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Old 05-15-2019, 07:43 PM
1,302 posts, read 1,424,122 times
Reputation: 2592


Originally Posted by Prickly Pear View Post
My job is completely self-managed and directed. If I miss a deadline, it's all on me. I have a list of places that need inspections (I'm a health inspector in a county government), I get them done by X date, and X many inspections a year overall and per restaurant. I have zero teamwork in my job. I only go into the office once a week, so I rarely see my coworkers. Since I manage my own projects, I can take my vacation basically any time I want, and for the most part, have very flexible schedules. I'm having a bad day, I can visit easier places, or if I'm working up towards a vacation, I can work faster. As long as they get done by the deadline.

This is my first job out of college.
You and I share a lot of the same latitude when it comes to our discretion on how to do our jobs. Your very lucky to get a job like this early in your career and I'm happy you.

It took me 11 years to get to the position I'm at. Mainly because the position requires not only knowledge but the ability to make fluid decisions on quickly changing dynamics. The only way to make these decision effectively is from experience. One unique aspect of my autonomy is that I almost never interact with any of my supervisors unless its at a time I desire. Meaning, my supervisors never check up on what I'm doing or even ask if everything has been done. Unless I tell them I haven't done something, its just assumed I did it. The only time I get called to talk to a supervisor is the rare time (1-3 times a month) when they need my help with something extra. I'm lucky enough to be friends with my supervisors so I actually go see them more often just to hang out over going to see them because they need me.

Originally Posted by Prickly Pear View Post
As someone entry-level, I would prefer a little less autonomy, just to get put on the right tracks. Know that I'm doing things right and paying attention and learning the right things. Sometimes when I'm really unsure I can call a co-worker or two, but it would be nice to have them there with me to see their interpretation, as it sometimes is a lot more nuanced than I can describe over the phone.
You know that is an excellent point. I recall having some extremely difficult assignments when I first started my career. These were tasks that had extremely rigid timelines, specific manner in which I had to do things and things my supervisors would check up on to make sure they were done properly. At the time I resented going into work. Don't get me wrong, most of my peers and supervisors were nice people, I just have an independent spirit so I resent any type of control over my actions. However, looking back I'm glad I was forced to do those assignments. This is because now when I tackle any task at work I almost never have any doubt that I'm doing in the best manner possible.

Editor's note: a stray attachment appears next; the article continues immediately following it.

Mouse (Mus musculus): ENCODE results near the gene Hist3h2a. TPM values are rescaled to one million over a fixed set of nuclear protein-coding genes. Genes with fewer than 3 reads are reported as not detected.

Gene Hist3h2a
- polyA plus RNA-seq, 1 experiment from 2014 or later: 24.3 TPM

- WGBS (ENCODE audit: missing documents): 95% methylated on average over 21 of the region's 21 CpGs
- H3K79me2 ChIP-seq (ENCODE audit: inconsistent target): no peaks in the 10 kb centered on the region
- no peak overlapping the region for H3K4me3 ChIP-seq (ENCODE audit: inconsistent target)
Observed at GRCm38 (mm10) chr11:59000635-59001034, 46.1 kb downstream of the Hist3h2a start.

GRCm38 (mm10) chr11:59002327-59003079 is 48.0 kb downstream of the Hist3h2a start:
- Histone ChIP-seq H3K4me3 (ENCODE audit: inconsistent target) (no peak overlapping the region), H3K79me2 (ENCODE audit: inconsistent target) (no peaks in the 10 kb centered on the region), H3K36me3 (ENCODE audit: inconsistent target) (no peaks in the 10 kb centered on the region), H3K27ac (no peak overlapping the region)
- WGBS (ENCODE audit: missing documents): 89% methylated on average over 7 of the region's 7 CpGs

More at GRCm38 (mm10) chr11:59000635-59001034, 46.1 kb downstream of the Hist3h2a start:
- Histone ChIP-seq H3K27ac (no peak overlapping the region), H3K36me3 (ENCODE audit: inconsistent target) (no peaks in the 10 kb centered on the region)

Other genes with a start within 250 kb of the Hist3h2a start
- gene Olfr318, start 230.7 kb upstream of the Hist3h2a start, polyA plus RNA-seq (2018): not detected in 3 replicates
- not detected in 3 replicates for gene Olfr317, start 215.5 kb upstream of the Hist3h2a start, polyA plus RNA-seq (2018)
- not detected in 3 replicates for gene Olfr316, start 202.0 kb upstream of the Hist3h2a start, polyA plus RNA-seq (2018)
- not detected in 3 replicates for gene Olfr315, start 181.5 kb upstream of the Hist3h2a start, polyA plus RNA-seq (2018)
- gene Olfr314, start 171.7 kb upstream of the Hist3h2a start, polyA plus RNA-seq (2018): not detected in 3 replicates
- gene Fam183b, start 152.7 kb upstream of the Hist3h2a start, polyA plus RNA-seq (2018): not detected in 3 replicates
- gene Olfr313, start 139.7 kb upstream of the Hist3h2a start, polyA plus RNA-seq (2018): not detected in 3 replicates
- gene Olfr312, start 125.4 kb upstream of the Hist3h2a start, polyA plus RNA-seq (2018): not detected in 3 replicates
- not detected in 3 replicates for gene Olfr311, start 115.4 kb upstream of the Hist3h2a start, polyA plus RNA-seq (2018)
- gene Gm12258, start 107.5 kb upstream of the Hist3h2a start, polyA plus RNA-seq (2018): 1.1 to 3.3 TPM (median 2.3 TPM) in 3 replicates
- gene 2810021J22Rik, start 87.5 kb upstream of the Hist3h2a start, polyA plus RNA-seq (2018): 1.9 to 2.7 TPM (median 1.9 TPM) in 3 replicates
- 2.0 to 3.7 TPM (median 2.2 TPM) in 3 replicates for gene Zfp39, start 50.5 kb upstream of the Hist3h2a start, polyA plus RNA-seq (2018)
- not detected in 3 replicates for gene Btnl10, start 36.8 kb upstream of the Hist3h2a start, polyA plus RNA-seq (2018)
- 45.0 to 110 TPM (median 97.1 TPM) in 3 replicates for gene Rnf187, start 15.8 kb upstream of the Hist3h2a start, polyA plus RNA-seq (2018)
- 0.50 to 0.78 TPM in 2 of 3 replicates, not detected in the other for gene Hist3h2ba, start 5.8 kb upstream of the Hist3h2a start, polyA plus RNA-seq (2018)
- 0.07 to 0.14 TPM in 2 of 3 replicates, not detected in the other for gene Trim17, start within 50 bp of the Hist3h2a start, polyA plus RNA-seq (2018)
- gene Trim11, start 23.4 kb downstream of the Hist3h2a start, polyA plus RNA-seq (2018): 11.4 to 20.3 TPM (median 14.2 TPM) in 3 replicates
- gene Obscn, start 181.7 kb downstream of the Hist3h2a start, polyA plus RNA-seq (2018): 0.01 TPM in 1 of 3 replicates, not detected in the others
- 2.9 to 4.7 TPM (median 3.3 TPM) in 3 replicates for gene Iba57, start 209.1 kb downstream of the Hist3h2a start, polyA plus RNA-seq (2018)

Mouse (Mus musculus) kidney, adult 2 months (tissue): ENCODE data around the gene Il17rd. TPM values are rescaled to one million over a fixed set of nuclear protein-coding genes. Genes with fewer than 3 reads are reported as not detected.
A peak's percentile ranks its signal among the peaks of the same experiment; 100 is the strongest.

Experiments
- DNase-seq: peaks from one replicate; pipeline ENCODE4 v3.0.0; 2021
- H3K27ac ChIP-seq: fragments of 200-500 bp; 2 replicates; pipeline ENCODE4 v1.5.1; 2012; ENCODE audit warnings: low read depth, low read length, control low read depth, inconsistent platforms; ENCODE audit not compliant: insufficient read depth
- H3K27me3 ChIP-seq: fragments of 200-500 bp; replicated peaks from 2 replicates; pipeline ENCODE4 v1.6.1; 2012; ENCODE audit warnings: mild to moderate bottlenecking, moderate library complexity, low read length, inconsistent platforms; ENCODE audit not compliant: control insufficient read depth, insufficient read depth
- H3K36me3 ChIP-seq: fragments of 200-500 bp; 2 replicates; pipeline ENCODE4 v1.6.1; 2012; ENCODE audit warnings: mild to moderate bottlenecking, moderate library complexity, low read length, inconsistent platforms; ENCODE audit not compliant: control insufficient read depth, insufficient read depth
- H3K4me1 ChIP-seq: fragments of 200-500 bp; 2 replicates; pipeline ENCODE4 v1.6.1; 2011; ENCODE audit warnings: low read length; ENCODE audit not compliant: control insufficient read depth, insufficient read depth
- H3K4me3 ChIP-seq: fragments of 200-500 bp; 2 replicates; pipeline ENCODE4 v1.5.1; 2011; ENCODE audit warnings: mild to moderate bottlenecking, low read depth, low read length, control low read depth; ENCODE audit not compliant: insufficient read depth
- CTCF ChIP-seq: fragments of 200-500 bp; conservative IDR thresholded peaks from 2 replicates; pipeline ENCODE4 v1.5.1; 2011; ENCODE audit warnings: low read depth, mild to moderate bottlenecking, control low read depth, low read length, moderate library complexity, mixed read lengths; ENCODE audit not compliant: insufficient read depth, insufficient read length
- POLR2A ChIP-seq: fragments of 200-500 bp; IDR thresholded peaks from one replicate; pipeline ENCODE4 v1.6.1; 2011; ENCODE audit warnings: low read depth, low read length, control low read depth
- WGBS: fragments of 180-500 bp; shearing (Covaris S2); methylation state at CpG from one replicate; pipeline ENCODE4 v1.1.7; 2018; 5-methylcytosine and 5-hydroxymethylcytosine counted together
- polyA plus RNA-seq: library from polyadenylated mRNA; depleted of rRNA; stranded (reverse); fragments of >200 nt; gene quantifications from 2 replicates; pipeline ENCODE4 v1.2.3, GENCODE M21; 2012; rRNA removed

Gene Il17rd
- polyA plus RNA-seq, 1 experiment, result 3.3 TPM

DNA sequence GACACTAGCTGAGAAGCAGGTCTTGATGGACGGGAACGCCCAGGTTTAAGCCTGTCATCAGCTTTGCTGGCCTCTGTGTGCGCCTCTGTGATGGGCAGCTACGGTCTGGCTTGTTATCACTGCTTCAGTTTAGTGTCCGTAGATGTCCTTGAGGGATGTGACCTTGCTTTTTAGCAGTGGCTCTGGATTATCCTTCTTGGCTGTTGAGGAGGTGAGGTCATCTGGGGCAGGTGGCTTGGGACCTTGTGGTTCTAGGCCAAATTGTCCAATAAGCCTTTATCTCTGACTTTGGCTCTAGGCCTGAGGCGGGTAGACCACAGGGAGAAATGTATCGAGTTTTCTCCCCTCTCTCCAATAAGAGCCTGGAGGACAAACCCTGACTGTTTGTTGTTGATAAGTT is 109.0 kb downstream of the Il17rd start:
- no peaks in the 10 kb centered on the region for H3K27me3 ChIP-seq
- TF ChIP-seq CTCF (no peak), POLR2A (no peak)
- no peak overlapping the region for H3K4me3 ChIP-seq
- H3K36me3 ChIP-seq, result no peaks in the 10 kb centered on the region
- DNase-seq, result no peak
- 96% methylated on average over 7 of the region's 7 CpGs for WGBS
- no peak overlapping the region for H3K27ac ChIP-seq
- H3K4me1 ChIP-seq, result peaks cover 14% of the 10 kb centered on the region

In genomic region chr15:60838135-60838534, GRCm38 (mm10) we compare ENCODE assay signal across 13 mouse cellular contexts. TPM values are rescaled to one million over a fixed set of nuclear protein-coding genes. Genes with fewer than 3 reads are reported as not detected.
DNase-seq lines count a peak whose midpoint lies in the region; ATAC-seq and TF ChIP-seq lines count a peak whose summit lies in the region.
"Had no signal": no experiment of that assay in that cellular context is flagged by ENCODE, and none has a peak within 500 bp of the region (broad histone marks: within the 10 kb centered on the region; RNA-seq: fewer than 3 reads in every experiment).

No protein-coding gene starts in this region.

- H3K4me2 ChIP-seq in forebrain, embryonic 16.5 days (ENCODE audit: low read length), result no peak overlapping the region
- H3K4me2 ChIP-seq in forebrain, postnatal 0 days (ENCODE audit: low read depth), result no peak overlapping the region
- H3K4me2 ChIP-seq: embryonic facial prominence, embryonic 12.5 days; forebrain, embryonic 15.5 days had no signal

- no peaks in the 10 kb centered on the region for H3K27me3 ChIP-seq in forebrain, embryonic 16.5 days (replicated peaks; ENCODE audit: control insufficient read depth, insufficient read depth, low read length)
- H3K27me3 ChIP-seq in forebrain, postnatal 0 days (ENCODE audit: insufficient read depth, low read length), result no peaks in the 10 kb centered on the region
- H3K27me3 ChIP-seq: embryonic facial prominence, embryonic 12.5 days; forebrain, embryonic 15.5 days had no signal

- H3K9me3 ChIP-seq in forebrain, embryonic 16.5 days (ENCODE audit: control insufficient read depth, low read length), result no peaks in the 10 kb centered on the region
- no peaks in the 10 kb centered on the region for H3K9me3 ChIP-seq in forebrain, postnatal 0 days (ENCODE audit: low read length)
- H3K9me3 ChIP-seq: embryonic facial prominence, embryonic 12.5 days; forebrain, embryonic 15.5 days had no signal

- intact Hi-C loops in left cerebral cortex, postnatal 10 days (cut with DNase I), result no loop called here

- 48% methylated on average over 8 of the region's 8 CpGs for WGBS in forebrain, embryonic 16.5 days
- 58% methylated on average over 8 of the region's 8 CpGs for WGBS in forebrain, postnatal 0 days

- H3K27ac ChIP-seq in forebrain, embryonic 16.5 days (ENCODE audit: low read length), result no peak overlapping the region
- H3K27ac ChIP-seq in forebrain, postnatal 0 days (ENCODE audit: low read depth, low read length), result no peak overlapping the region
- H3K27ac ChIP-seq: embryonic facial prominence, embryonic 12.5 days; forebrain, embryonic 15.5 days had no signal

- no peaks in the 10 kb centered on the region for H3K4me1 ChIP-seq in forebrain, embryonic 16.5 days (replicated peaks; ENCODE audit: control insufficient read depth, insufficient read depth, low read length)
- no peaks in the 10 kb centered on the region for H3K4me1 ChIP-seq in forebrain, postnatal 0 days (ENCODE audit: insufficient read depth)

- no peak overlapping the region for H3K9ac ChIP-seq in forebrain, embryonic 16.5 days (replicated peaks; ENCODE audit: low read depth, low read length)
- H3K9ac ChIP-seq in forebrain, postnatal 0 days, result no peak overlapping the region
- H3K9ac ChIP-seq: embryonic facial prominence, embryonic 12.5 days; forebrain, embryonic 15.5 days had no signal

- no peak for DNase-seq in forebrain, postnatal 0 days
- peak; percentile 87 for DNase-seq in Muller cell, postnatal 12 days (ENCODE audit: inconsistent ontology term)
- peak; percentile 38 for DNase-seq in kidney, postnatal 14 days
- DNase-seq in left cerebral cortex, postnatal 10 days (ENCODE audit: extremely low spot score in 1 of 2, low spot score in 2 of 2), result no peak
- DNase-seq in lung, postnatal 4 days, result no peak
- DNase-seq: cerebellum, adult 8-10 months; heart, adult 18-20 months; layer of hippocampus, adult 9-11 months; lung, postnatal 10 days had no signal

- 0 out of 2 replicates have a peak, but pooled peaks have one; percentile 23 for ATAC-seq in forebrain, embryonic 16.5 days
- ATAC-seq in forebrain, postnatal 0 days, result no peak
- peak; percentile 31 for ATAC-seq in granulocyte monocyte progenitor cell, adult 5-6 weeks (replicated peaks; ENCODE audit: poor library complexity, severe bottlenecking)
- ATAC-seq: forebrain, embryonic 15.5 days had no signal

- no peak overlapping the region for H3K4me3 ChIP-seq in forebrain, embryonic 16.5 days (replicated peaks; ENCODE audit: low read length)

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Old 05-16-2019, 04:01 AM
18,380 posts, read 23,582,412 times
Reputation: 34458
ive turned down better paying jobs because of this

I make my own schedule every week ..
go to different accounts training and trouble-shooting

love my job and my autonomy
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Old 05-16-2019, 05:54 AM
6,351 posts, read 3,601,032 times
Reputation: 22251
My two professional careers have been in teaching and mental health. In both of those there has been a strong component of the team approach which I value very much. There are many ways to solve a single problem and a team which works well together spreads responsibility as well as increases the probably of finding solutions.

I like the idea of knowing what the desired effect is and the general guidelines in which it is to be achieved and having autonomy to play my part in achieving it. I also like the idea of having a team to seek out for support and options and doing the same for others.

Both teaching and community mental health have a from the top down flow of direction but the concept of teamwork helps diffuse the perception that one is taking orders and applying them at work. That's never been a very satisfying or creative way for me to work.
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Old 05-16-2019, 12:06 PM
Location: Denver CO
21,222 posts, read 11,850,969 times
Reputation: 32281
At my previous job, my boss was a micromanager. I can never go back to that kind of environment again.

My current boss is accessible but hands off, which is perfect. I manage my workflow and as long as I'm getting everything done and my boss isn't getting questions or complaints, all is good.
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